There’s a wry charm to the first two-thirds of the film, as the movie delivers conventional scares with a delightful Yorkshire accent. When her daughter tells her there’s a ghost, the mother replies, “There is in my arse.” We’re told that those sinister-looking woods out the back of the house are “well creepy.” It doesn’t undermine too much of the horror, but there’s a sense that the cast and crew aren’t taking everything too seriously, which helps to obscure some of the problems with the first half of the film.
The most significant problem with the first two acts of the film concerns the pacing. It’s a bit all over the shop. The creature seems to waste no time establishing itself, so we never get a sense of ambiguity, but we also miss out on a chance to develop the leading cast properly. It feels a bit convenient that the ghost is so intent on declaring itself to absolutely everybody, to the point where nobody seems to doubt its existence. The script does try to explain it, but it feels like there’s very little build-up, that things just start happening and keep happening, rather than ramping up to a grand finalé.
Which brings us to the second significant problem with the film. The last third is a mess. It seems like When the Lights Went Out can’t decide what it wants to be. A sombre haunting film, a paranormal thriller, an exorcist movie? Why settle for one, when it can try to be three? So we get a number of resolutions to the story in quick succession that don’t quite work, culminating in a ridiculous CGI-heavy sequence that really undermines the rather wonderful low-key aesthetic the movie had been building up until that point. It feels so generic, and so stereotypical, that it really just leaves a bad taste in the viewer’s mouth. Which is a shame, given the movie starts off as such an effective homage.
Of course, the problem is that the true story that inspired the movie – despite being the most violent haunting in European history – never reached a climax. The sinister hooded figure who haunted the real life Pritchard family just mysteriously faded away. The movie changes the name of the family, but keeps the back story proposed for the presence by Colin Wilson. Unfortunately, the movie has to construct a third act around the haunting, and that’s where things get a little too messy, a little too loud, and a little too cliché.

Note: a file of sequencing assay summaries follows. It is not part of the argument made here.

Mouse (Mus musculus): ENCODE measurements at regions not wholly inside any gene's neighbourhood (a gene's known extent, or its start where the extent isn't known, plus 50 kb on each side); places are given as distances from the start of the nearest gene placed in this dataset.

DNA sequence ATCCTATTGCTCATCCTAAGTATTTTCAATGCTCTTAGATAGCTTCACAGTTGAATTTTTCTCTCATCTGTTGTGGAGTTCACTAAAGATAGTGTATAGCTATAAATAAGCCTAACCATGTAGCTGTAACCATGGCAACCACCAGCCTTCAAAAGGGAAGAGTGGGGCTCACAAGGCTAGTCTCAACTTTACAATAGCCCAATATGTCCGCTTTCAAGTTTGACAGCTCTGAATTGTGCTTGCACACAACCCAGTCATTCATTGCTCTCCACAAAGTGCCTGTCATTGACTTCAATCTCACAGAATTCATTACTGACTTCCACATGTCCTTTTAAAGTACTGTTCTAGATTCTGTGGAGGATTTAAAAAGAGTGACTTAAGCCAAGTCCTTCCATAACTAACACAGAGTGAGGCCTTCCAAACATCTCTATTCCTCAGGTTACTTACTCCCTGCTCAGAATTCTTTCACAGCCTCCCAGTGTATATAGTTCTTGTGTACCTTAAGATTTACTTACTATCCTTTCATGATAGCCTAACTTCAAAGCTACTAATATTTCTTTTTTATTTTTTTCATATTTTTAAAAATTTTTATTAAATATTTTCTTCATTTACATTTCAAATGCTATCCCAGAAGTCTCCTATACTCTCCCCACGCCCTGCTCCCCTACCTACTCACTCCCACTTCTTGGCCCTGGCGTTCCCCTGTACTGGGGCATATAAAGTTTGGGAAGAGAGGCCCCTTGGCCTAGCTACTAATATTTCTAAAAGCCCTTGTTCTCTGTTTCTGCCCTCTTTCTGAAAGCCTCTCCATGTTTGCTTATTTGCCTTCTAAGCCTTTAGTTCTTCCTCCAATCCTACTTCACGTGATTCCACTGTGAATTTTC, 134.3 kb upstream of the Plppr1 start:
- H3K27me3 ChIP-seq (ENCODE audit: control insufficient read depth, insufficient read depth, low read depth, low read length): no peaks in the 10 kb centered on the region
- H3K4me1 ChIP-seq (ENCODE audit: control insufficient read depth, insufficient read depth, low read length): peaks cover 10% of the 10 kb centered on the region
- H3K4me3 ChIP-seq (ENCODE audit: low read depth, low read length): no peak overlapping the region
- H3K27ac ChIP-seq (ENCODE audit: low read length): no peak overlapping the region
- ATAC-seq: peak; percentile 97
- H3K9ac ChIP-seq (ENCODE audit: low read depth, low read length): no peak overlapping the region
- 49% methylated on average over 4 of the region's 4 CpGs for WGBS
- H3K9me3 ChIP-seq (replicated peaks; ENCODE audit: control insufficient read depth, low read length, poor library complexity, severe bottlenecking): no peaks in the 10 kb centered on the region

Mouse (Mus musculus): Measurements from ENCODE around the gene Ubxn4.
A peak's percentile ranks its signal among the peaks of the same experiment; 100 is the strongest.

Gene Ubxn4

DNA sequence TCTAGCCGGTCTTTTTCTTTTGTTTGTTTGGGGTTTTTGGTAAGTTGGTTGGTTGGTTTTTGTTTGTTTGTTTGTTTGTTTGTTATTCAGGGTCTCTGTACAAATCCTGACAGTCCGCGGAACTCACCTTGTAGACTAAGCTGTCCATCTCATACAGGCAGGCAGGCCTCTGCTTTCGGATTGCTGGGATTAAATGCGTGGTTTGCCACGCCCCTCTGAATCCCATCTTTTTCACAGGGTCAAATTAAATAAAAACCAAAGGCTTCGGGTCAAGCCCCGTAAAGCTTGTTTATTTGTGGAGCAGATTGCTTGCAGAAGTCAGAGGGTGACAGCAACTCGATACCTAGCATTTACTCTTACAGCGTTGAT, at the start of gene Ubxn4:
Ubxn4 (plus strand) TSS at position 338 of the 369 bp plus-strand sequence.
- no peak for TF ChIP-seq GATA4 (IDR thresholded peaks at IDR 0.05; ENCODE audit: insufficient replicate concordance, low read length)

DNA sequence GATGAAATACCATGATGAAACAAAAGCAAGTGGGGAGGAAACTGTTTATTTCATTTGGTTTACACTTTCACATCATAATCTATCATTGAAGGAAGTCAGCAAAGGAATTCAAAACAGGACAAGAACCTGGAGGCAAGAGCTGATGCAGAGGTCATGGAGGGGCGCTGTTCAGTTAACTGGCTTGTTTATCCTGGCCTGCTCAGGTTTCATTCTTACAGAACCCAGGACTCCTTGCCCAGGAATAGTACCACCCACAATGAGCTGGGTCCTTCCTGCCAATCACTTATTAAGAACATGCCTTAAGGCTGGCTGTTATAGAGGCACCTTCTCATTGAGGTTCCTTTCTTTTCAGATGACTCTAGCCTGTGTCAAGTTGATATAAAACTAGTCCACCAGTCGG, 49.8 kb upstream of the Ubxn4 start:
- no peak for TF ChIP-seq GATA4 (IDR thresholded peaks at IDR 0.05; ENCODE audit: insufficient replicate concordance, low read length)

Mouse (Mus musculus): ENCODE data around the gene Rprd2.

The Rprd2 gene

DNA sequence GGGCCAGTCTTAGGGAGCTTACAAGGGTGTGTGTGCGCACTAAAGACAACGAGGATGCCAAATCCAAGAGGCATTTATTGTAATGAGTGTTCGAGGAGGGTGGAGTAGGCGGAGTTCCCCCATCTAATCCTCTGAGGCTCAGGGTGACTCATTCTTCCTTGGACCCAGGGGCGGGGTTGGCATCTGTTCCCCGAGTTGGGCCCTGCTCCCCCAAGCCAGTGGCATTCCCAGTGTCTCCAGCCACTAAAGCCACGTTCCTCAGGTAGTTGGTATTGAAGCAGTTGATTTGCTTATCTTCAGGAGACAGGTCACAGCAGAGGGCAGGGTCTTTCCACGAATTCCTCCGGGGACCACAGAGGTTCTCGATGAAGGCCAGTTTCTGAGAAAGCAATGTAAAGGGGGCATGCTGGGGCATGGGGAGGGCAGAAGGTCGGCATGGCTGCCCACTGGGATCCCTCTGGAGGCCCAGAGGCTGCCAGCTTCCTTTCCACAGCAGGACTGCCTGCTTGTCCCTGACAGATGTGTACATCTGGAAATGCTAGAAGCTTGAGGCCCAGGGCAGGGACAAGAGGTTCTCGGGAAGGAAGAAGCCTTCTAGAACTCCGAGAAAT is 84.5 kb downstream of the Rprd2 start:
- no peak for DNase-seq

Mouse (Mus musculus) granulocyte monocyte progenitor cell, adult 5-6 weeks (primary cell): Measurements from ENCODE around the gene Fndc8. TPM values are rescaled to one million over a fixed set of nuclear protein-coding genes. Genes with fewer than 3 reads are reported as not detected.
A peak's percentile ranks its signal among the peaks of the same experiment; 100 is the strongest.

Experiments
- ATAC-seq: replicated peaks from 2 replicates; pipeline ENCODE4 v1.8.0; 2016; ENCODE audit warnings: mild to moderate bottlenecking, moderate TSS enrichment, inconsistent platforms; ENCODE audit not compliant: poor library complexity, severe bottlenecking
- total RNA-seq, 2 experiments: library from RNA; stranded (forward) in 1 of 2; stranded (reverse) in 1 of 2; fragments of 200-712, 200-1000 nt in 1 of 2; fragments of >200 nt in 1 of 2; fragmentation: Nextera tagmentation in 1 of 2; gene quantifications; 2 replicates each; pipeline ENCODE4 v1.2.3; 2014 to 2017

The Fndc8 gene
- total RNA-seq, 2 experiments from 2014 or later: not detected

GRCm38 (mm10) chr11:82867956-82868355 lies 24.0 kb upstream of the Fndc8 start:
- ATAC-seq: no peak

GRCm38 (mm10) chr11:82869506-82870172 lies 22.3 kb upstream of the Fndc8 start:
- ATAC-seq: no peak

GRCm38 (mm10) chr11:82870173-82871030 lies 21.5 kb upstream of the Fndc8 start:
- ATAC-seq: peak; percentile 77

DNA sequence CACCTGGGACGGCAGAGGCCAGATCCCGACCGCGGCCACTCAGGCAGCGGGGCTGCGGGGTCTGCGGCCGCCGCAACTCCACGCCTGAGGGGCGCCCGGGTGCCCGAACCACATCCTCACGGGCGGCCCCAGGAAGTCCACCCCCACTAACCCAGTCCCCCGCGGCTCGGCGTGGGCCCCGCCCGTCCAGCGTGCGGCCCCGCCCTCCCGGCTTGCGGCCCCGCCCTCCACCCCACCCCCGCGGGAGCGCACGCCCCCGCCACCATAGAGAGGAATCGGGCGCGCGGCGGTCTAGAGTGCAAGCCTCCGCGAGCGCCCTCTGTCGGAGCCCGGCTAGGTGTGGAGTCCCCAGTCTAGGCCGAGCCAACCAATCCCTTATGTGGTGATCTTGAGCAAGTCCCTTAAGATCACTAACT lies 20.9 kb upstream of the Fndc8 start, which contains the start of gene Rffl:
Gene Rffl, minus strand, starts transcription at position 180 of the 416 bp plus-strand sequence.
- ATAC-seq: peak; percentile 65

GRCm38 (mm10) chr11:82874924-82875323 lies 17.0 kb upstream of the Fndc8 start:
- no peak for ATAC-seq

Writer and director Pat Holden does a good job until then. The image of a light swinging like a noose with a body attached is hardly the most subtle of recurring images, but Holden handles it well. The scares are very much in the spirit of a seventies haunted house film, so lots of jumps and sudden reveals and strange shadows or moving objects. However, Holden does it in such a way that it feels more like affectionate homage than cheap shock tactics. Jane Levick’s production design is superb, especially the design of the household with its decidedly seventies aesthetic. The mood of the film is greatly enhanced by the setting, and the movie captures the period – or, at least, our pop cultural memory of the period – quite well.
When the Lights Went Out is a decent little horror film that actually has a fairly solid opening two acts that are the perfect callback to classic seventies horror. Unfortunately, it can’t quite stick the landing, but that doesn’t mean that there isn’t a lot here to reward genre fans.
Filed under: Non-Review Reviews Tagged: | Amityville Horror, Amityville New York, arts, Colin Wilson, daniel radcliffe, film, Hammer Film Productions, horror, Lutz, Movie, non-review review, pat holden, review, stephen king, when the lights went out, Woman in Black